|Publication number||US6837260 B1|
|Application number||US 09/432,192|
|Publication date||4 Jan 2005|
|Filing date||2 Nov 1999|
|Priority date||2 Nov 1999|
|Publication number||09432192, 432192, US 6837260 B1, US 6837260B1, US-B1-6837260, US6837260 B1, US6837260B1|
|Original Assignee||Respironics, Inc.|
|Export Citation||BiBTeX, EndNote, RefMan|
|Patent Citations (22), Referenced by (63), Classifications (17), Legal Events (5)|
|External Links: USPTO, USPTO Assignment, Espacenet|
1. Field of the Invention
The present invention pertains to a pressure support system, and, in particular, to a pressure support system having a two-piece assembly that houses at least one component of the pressure support system and that defines at least one fluid connection for carrying gas to or from this component.
2. Description of the Related Art
Pressure support systems that provide a flow of gas to an airway of a patient at an elevated pressure via a patient circuit to treat a medical disorder are well known. For example, it is known to use a continuous positive airway pressure (CPAP) device to supply a constant positive pressure to the airway of a patient to treat obstructive sleep apnea (OSA). It is also known to provide a positive pressure therapy in which the pressure of gas delivered to the patient varies or is synchronized with the patient's breathing cycle or with the patient's respiratory effort to maximize the therapeutic affect and comfort to the patient. It is further known to provide a positive pressure therapy in which the pressure provided to the patient changes based on the detected conditions of the patient, such as whether the patient is snoring or experiencing an apnea, hypopnea or upper airway resistance.
Such conventional pressure support devices typically include a housing containing a pressure generator, for example, a blower, fan, piston, or bellows. The pressure generator creates flow of breathing gas at a pressure greater than ambient atmospheric pressure. Gas from a source of breathing gas, such as air from the ambient atmosphere, is provided to a first external coupling on the housing, such as an inlet vent. A pathway within the housing from the inlet vent to the inlet of the pressure generator delivers the gas from the gas source to the pressure generator, where the elevated pressure gas is created. The outlet of the pressure generator is coupled to a second external coupling on the housing via an exit pathway within the housing that connects the outlet of the pressure generator to the second external coupling. Typically, a flexible tubing from the outlet of the pressure generator to the second external coupling serves as this exit pathway from the outlet of the pressure generator the second external coupling on the housing.
The patient circuit couples to the second external coupling to deliver the elevated pressure breathing gas to the airway of the patient. Typically, the patient circuit includes a flexible conduit having one end coupled to the second external coupling on the pressure support system housing and another end coupled to a patient interface device. The patient interface connects the patient circuit with the airway of the patient to deliver the elevated pressure gas flow to the patient's airway. Examples of patient interface devices include a nasal mask, nasal and oral mask, full face mask, nasal cannula, oral mouthpiece, tracheal tube, endotracheal tube, hood, etc.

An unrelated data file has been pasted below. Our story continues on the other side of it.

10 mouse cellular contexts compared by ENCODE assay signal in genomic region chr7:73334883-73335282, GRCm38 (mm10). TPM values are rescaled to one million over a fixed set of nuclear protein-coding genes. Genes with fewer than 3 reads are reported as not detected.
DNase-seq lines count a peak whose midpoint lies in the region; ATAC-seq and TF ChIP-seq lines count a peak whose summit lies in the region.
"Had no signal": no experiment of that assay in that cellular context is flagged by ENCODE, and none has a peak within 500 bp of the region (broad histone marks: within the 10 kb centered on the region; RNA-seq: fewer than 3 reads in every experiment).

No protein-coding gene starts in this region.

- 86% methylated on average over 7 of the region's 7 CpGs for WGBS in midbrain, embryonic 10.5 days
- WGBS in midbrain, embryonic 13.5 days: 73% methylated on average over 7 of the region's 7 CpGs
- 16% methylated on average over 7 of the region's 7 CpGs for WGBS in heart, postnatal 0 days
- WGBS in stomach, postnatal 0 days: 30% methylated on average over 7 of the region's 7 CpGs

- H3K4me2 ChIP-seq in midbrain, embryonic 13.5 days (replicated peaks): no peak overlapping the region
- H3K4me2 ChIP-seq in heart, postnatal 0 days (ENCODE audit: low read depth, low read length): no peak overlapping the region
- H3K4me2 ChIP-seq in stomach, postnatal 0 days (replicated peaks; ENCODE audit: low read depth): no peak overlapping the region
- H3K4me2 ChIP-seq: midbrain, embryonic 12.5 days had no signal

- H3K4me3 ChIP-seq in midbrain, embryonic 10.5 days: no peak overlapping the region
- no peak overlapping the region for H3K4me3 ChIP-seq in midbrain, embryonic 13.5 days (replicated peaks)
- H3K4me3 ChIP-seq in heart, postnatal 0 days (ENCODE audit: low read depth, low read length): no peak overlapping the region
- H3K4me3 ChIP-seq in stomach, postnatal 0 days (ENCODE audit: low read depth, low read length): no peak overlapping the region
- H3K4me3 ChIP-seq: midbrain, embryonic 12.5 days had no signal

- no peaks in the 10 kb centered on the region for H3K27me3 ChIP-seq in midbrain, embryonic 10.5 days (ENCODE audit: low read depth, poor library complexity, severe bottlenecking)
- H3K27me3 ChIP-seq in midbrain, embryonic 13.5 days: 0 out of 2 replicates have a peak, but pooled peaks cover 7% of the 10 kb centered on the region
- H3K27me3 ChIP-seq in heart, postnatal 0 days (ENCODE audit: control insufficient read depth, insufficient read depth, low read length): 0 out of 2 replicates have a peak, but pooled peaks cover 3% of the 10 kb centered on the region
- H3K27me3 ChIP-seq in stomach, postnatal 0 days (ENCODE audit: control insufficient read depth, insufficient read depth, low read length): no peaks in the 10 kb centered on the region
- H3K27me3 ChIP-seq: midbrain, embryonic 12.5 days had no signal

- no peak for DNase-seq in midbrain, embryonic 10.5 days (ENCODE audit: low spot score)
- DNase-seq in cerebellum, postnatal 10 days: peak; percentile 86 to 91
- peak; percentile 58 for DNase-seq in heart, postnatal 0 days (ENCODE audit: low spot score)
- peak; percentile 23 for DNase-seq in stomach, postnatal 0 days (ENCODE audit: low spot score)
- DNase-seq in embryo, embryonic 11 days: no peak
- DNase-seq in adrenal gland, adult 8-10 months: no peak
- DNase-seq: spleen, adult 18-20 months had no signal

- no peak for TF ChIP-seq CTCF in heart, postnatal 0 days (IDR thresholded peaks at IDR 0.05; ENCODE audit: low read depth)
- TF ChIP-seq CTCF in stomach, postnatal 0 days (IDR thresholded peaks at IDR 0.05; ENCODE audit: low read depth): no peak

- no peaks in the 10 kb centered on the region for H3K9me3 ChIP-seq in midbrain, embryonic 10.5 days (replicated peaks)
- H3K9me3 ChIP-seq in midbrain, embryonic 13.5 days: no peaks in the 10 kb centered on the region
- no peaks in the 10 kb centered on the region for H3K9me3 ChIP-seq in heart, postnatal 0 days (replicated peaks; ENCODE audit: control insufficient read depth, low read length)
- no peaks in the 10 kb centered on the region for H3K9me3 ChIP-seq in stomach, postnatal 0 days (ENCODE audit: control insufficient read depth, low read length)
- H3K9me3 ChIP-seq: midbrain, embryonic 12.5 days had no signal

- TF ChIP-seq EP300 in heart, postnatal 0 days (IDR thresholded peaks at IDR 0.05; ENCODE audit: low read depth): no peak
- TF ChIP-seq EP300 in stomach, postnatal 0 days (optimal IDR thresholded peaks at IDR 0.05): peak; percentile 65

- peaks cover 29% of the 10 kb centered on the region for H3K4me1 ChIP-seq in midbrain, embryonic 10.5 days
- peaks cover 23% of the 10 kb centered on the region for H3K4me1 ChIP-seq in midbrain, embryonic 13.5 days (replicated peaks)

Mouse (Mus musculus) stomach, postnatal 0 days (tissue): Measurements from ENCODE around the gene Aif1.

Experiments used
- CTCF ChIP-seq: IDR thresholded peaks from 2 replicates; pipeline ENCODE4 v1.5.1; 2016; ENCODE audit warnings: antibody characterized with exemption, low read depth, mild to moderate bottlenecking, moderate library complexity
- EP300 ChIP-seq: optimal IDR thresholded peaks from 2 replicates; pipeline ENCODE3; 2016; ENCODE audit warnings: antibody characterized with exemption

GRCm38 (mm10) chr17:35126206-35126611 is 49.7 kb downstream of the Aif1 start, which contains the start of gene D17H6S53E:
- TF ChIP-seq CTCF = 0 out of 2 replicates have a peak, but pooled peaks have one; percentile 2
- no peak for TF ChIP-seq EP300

More sophisticated pressure support devices include one or more sensors that monitor the pressure or flow of gas to the patient or the conditions of the patient so that the pressure or flow provided to the patient can be controlled based on these detected conditions. In some devices, a flow sensor is also provided downstream of the pressure generator. Typically, such a flow sensor includes a flow element provided in the exit pathway between the outlet of the pressure generator and the external coupling on the housing the pressure support system. The flow elements creates a pressure drop in the exit pathway so that the pressure differential can be measured and used to calculate the rate of flow of gas to or from the patient. In other conventional flow sensors, the flow element causes a portion of the flow of gas in the exit pathway to be diverted through a mass flow sensor to calculate the rate of flow of gas to or from the patient.
There are several techniques for controlling the pressure or flow of breathing gas provided to the patient by the pressure support device. One conventional pressure control method involves providing a pressure control valve assembly in the exit pathway downstream of the pressure generator to exhaust a portion of the breathing gas output by the pressure generator through an exhaust conduit, thereby decreasing the pressure and flow delivered to the patient. Typically, a flexible or rigid fluid delivery conduit couples the output of the pressure generator to the pressure control valve within the housing of the pressure support system. A similar conduit connects the output of the pressure control valve to the external output coupling on the housing of the pressure support device.
Another conventional pressure control method involves controlling the motor speed of the pressure generator, such as the motor speed of a blower that is used to create a flow of gas, so that the pressure generator outputs the gas at the desired rate or pressure without an additional pressure control valve. It is also known to use a combination of the pressure control valve and motor speed control to control the pressure or flow of breathing gas output to the patient.
It can be appreciated that a conventional pressure support device includes many separate, individual components, such as the pressure generator, pressure control assembly, and flow element. These individual components are assembled in series in fluid communication with one another via flexible or rigid conduits. This requires clamps, glues or other such attachment devices for securing the conduits to the inlet or outlet of the respective component. In addition, the housing for the pressure support system must providing mounting surfaces on which each device is mounted. Assembling the pressure support device thus involves (1) attaching the pressure generator to the housing, (2) attaching the pressure controller to the pressure via a flexible tube, (3) attaching the pressure control to the housing, (4) attaching the flow element to the pressure controller via another flexible tube, (5) attaching the flow element to the housing, and (6) attaching the output of the flow element to the external coupling of the housing.